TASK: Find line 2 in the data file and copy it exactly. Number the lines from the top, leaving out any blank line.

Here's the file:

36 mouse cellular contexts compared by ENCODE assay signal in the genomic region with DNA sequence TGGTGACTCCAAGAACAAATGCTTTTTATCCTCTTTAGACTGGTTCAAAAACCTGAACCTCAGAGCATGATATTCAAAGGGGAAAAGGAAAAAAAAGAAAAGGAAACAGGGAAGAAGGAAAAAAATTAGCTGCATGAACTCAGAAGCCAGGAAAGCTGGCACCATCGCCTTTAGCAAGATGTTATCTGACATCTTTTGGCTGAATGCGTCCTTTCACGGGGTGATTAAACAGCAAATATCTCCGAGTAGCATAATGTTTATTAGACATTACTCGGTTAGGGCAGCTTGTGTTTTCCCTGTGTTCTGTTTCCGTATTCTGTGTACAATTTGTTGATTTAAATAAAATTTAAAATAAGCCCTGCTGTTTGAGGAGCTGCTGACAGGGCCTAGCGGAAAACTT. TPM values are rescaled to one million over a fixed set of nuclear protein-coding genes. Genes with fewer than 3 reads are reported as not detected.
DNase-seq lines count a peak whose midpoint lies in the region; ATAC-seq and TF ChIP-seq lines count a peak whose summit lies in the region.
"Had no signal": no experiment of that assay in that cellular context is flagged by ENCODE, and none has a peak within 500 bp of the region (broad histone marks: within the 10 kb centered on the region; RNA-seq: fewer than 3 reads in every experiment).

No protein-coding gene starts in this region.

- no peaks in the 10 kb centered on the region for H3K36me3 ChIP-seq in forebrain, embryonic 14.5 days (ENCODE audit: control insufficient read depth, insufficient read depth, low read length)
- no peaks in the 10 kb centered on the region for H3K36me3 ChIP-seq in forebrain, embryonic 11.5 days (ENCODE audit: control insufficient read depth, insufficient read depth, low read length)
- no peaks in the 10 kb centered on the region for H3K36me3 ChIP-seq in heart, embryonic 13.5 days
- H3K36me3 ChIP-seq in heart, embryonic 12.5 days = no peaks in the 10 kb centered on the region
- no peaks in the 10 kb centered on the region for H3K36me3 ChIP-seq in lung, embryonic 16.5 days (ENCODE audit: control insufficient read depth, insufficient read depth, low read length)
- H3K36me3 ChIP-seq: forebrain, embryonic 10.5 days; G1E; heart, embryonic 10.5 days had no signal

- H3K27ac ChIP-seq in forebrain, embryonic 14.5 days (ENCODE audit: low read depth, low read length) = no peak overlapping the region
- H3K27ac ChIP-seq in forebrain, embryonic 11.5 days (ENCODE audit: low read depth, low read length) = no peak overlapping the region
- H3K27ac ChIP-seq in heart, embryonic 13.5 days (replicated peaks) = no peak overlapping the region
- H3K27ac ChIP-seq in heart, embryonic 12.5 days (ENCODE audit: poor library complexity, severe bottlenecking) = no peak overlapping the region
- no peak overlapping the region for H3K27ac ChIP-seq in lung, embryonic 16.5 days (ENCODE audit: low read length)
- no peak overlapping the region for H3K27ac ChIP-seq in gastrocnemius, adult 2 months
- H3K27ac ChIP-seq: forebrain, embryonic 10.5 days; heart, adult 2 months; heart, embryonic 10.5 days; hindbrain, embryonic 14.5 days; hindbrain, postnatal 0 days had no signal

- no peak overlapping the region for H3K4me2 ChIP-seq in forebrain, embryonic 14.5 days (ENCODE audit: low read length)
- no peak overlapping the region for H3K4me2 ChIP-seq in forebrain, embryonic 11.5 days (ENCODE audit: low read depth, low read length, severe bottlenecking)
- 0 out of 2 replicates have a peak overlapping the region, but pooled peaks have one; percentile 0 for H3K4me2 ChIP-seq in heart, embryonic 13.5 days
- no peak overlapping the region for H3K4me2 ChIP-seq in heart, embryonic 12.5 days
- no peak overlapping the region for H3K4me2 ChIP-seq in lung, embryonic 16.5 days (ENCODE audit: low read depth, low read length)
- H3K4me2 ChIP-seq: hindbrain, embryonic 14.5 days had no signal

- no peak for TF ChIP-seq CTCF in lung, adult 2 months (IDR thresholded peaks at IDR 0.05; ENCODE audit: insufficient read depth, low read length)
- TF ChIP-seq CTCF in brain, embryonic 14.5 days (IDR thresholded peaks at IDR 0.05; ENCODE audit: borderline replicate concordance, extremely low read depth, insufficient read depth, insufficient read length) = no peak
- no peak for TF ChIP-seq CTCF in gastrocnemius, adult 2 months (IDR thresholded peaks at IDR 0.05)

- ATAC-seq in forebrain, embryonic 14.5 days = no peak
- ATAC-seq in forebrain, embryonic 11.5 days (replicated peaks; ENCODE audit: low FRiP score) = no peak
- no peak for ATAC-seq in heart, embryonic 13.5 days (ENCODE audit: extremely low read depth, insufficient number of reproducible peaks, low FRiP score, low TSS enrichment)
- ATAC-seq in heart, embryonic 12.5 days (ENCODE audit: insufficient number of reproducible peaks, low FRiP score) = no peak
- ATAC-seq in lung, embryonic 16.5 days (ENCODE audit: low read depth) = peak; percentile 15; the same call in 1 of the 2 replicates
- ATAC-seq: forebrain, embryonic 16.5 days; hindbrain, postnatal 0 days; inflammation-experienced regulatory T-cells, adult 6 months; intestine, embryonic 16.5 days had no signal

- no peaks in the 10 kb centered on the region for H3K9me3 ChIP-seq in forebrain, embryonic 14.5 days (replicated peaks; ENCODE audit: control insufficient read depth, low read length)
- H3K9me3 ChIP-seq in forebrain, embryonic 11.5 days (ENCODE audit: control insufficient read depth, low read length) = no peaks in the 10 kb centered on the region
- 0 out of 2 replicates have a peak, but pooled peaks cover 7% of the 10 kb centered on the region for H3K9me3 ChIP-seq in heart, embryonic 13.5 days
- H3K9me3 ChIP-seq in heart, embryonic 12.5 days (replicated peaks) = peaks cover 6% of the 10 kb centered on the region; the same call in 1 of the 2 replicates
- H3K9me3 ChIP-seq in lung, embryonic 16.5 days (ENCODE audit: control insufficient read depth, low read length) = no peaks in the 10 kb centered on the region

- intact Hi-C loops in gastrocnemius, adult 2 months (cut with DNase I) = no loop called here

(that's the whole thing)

DNase-seq lines count a peak whose midpoint lies in the region; ATAC-seq and TF ChIP-seq lines count a peak whose summit lies in the region.